So how do medical students learn about the values of the profession they join, and how do qualified doctors maintain this learning? The issue of how students learn about professionalism is of profound recent interest in medical education literature;9,17,18 essentially the literature suggests that a mixture of theoretical understanding, pragmatic experiential teaching, and reflection will help students most. This is helped by continual reflection on the core values of the profession, which is where the General Medical Council fits in for all doctors, and the Royal College of General Practitioners fits in for GPs.
In a particularly seminal and pertinent work, Donald Schon discussed how those who join a profession gradually learn its values;19 after they have learned the technical skills required to practise professionally, they undergo a period of reflective practice by thoughtfully considering professional encounters while being coached by professionals in the discipline. These lessons continue during individuals' professional careers, particularly relevant in this era of portfolio learning. It is surely to be hoped that future generations of doctors will continue to be taught and mentored by those who continue to uphold decent professional values, which we hope would include notions of care as exemplified by the definitions of Caritas mentioned before.
However, we note several issues which may make caring a complex issue both to contemplate and to ‘teach’. First, a qualitative study of views of medicine held by 52 doctors in the UK suggests that doctors have difficulty assimilating notions of care into the technical aspects of their professional work.20 Second, a questionnaire study of medical undergraduates in the US suggests that medical students lose what the authors term ‘vicarious empathy’ (a form of humane empathic caring) during their time at medical school.21 The authors conclude that empathy (equivalent to the verb definition of care described above) should be reinforced during student education because a loss of care is detrimental to the patient's need for an empathic caregiver. To paraphrase, we suggest that for optimum care-giving, doctors should be encouraged to allow themselves to care.
We are not inexhaustible resources, and cannot be expected to be able to provide perfect care for all patients all of the time, even in an ideal world, and many would argue that the ‘worried well’ take up too much of our precious time. We are well aware of the nature of general practice, and the Australian survey reported earlier should give us pause for thought.4 Further, the job/vocation involves such a level of intensity at times that it becomes more difficult to maintain our highest standards, even if this were appropriate to regard as a Platonic ideal.
However, this essay is more concerned with potential systematic ‘processes’, which can leave doctors consistently and persistently less empathic, less kind, and less caring. The first of these is burnout,22 which is a slowly developing insidious condition that may be difficult to spot or to ‘manage’. As noted above, at times we may have (hopefully temporary) features of burnout. Any GP can experience times where we do not, or cannot, care what befalls our patients. However, we feel it should be of concern if a doctor continues to fail to respond to patient needs for Caritas, and that this may be indicative of burnout.
The second concern is that of heartsink.23 All GPs would recognise the ill-defined quality of a patient who may be considered a personal heartsink, and we would all recognise that the first surgery on return from holidays will invariably contain more heartsinks on average. However, this should only be a temporary blip, and we should return to our normal quota in time. The notion of heartsink is invariably vague, but we contend that the notion is similar to that of burnout, in that too many heartsinks might be due to an absence of care.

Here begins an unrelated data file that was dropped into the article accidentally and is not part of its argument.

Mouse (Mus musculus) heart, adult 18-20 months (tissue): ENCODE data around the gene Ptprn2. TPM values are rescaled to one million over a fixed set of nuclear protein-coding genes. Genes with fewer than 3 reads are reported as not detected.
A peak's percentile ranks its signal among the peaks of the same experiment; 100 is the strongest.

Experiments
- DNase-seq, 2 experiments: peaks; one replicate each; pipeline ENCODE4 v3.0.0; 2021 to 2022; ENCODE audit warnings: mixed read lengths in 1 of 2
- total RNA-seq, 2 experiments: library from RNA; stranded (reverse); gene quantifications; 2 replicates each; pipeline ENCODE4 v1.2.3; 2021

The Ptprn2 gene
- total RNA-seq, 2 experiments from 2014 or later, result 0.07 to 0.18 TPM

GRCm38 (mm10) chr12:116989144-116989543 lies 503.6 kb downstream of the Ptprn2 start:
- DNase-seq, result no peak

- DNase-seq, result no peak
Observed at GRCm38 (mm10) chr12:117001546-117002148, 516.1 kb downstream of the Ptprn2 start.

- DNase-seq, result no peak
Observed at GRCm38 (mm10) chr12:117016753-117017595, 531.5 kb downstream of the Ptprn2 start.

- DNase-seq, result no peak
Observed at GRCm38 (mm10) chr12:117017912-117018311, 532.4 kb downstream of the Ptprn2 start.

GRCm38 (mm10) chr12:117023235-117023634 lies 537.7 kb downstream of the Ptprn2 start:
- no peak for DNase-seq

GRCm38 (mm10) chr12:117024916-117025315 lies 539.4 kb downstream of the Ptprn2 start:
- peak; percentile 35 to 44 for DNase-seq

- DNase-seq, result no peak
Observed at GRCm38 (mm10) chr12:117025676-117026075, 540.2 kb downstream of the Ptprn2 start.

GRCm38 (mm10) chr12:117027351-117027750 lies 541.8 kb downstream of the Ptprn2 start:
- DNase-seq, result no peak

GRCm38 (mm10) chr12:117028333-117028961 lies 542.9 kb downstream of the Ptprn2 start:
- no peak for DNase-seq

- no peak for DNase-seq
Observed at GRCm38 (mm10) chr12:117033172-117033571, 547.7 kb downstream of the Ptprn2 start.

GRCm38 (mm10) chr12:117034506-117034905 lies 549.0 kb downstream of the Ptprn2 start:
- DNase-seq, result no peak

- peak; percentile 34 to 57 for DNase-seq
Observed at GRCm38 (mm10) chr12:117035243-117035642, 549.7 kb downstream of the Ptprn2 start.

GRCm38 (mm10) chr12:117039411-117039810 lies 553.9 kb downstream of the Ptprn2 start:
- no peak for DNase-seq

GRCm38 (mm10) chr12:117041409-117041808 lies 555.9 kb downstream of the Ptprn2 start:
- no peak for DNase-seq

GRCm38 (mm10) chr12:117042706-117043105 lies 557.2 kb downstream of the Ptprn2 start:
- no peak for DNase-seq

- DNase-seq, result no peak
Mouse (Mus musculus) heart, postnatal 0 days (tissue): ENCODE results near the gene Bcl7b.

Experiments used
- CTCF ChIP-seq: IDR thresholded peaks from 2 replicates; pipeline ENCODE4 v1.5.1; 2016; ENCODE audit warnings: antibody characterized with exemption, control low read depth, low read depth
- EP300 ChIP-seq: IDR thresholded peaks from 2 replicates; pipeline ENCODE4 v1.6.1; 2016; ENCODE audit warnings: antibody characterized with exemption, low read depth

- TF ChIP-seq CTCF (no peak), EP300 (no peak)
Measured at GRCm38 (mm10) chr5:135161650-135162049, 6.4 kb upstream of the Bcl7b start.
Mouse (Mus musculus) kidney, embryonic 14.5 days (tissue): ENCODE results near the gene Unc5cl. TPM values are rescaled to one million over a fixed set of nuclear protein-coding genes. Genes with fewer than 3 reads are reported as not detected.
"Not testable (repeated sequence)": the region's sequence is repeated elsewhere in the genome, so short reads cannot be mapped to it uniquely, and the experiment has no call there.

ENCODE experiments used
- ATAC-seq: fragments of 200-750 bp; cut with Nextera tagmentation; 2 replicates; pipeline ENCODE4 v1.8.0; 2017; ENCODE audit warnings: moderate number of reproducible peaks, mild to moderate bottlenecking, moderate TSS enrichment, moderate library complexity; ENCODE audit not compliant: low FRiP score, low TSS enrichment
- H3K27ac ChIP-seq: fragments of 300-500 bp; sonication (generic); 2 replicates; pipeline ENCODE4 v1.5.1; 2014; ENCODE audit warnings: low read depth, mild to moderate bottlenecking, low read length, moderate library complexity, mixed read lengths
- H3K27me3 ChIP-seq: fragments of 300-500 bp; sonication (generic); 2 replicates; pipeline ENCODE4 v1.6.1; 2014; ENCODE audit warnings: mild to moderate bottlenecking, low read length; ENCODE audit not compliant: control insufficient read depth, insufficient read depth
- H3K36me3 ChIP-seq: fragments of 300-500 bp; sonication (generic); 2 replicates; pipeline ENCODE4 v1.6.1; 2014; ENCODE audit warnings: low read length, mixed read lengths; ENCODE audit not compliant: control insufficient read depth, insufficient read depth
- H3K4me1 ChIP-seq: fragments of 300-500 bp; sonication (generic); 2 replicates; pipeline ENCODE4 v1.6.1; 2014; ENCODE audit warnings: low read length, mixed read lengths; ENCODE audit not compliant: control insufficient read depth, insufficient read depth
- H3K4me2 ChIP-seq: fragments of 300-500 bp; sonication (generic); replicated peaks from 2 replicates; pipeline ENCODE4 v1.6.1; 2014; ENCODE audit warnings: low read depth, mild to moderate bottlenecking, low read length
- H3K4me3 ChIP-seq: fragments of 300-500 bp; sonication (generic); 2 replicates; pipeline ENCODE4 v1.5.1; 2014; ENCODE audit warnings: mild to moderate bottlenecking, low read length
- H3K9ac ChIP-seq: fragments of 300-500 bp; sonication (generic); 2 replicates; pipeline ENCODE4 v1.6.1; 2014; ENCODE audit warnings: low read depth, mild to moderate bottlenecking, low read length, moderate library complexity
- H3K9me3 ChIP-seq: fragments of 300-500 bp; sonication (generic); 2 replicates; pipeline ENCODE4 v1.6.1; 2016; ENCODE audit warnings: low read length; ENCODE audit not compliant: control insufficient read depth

This leaves us with the concept of what to do with those qualified doctors who have been demonstrated to care ‘insufficiently’. The new GMC registration process is intended to discover those doctors who are performing poorly, and surely this will include those who have poor relationships with their patients;16 some patients may contend that these individual doctors do not appear to care. Hopefully, this essay will generate some thoughts as to how to help those qualified doctors who need to rekindle their (presumed) zeal for caring for patients as their highest professional goal.
It is an implicit tenet of this essay that in order to care, all GPs need support as people too. This support should come from government (who should recognise the inherent value of our role), colleagues (who recognise our positive qualities), staff (who can act as our support at work), patients (and it does when GPs recognise the gratitude shown by patients in their hour of need), and from our families (who should love us for all the right reasons). In turn, we should be grateful for having the privilege of doing a job that is pertinent and continues to be relevant.
Viewing the job as a privilege is a difficult notion and slightly contentious, but in principle it is an echo of the concept of doing the right thing for the right reasons, and for the inferred benefit that will accrue to us as individuals. As such, we contend that this sounds plain silly if we were to overtly teach this, but it is a concept that is worthy of sharing with medical students as they prepare for their professional careers, and with those qualified doctors who may require retraining. Therefore, we recognise that this is a subject which can be broached to individual learners, but that it is only through experience that this will reach fruition.
We can lead by example by being good role models9,24 and by recognising that care, although vague and nebulous, is a necessary part of our role. We note there is a parallel that, just as good doctors should care about patients, so good teachers should care about students. However, the outcomes of such a strategy may be difficult to measure. Therefore, many would regard this essay as naïve and unhelpful, but we contend that care is not an abstract concept but is necessary to both make us into good doctors, and to keep us as good doctors. As a summation of our thoughts we would continue the Hippocratic concept of ‘first do no harm’ to include the dictum ‘… and if possible do some good by demonstrating you care’.